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    Martinsville coal ash plant highlighted as dangerous to water sources in new report

    November 23, 2022 - Enrique Saenz


      More than a dozen coal ash impoundments in Indiana continue to threaten state waterways with cancer-causing metals and other toxic pollution years after they stopped receiving new coal ash, according to a new report.

      The report, by the Environmental Integrity Project and Earthjustice, compiled federally mandated monitoring data submitted by the companies that operate coal ash impoundments, large dirt pits where the spent ash from coal burned by power plants was placed for decades.

      According to the report, about 500 impoundments, also called coal ash ponds, and landfills where coal ash is dumped exist at 292 sites across the U.S., including dozens at 16 Indiana power plant sites.

      More in news:Mooresville Town Council passes 2023 salary ordinance

      "In every state where coal is burned, power companies are violating federal health protections," said Lisa Evans, senior attorney at Earthjustice. "Coal plant owners are ignoring the law and avoiding cleanup because they don't want to pay for it. Coal ash waste is causing widespread water contamination that threatens drinking water supplies and the environment."

      A 2015 U.S. Environmental Protection Agency rule required those power plants to assess the structural stability of the impoundment periodically, install monitoring wells and establish testing procedures for groundwater protection, keep records and post them online, and close the ponds after a maximum of two years after receiving their last coal ash. The Trump administration modified the rule to be more lenient, allowing some impoundments to avoid having to pay for a site cleanup by allowing them to stay open for a longer time.

      The report found that 91% of all coal-fired power plants in the U.S. have impoundments that are leaking carcinogenic arsenic and other toxic heavy metals like lead, mercury and selenium into groundwater near rivers, streams and drinking water aquifers.

      Most of the ponds are unlined, meaning there is almost nothing to stop the ash from seeping into groundwater or nearby waterways.

      Nearly all the power plants, or about 96%, have no plans to clean affected groundwater, and only about half agree that a cleanup is necessary at all.

      More:County soil and water district discusses AES coal ash pits

      The impoundments have already negatively affected Hoosiers, and more are threatened.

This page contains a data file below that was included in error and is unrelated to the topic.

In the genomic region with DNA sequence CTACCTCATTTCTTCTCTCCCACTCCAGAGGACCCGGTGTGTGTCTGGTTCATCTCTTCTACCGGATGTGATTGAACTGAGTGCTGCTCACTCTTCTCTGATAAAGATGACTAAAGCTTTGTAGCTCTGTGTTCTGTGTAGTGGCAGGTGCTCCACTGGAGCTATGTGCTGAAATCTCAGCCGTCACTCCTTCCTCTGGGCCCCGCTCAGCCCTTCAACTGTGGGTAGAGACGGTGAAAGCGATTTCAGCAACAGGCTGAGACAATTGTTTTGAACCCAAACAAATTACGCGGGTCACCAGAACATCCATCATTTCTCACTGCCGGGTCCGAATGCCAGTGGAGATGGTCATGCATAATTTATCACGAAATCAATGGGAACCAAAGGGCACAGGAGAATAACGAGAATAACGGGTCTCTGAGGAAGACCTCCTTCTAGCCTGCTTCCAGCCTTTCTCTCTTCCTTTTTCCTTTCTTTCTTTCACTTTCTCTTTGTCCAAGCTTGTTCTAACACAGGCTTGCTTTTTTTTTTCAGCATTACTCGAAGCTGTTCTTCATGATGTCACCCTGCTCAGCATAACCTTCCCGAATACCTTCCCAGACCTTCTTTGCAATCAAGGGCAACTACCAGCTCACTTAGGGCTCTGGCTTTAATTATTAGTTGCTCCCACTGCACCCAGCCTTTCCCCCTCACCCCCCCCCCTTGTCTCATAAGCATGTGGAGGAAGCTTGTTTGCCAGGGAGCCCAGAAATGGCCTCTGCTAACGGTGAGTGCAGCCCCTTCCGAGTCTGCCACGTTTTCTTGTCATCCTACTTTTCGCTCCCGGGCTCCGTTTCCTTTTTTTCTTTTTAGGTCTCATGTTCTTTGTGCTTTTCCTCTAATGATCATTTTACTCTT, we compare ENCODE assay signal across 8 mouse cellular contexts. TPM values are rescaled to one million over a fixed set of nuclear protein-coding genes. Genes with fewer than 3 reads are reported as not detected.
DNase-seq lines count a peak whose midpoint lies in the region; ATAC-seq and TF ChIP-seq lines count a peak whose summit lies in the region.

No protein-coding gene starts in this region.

"Coal ash has already contaminated drinking water wells in four Indiana communities, threatened drinking water in a fifth, and has rendered groundwater unusable at 10 other sites. The cleanups required by the rule have to happen to stop the damage to our state's natural resources," said Dr. Indra Frank, Hoosier Environmental Council environmental health and water policy director.

      The report ranked the level of pollution emitted at all 292 sites. Martinsville's Eagle Valley Generating Station came in at No. 136.

      Eagle Valley Generating Station

      The AES Indiana Eagle Valley Generating Station was converted to natural gas, but a single coal ash impoundment with three coal ash ponds remains at the plant site.

      The ponds have reported high levels of arsenic, boron, lithium and molybdenum at the site, and all three ponds have been identified as having "significant hazard potential."

      More:County soil and water district discusses AES coal ash pits

      The plant experienced at least two failures at the impoundments that sent a mixture of coal ash and water called ash sluice into the White River. On Feb. 14, 2007, a levee failure released 30 million gallons of ash sluice, and a failure on Jan. 30, 2008 released an additional 30 million gallons of ash sluice into the White River. The plant also had smaller releases that same year.

      The company had to pay a $23,800 civil penalty and perform a study of its ash pond levees. The company did not have to perform a cleanup of the ash sluice and even petitioned the EPA to lower the risk classification for the coal ash pond that failed from "high" to "significant."

      AES Indiana began closing the impoundment in 2020. The impoundments will be closed in place, and the coal ash will remain on site.


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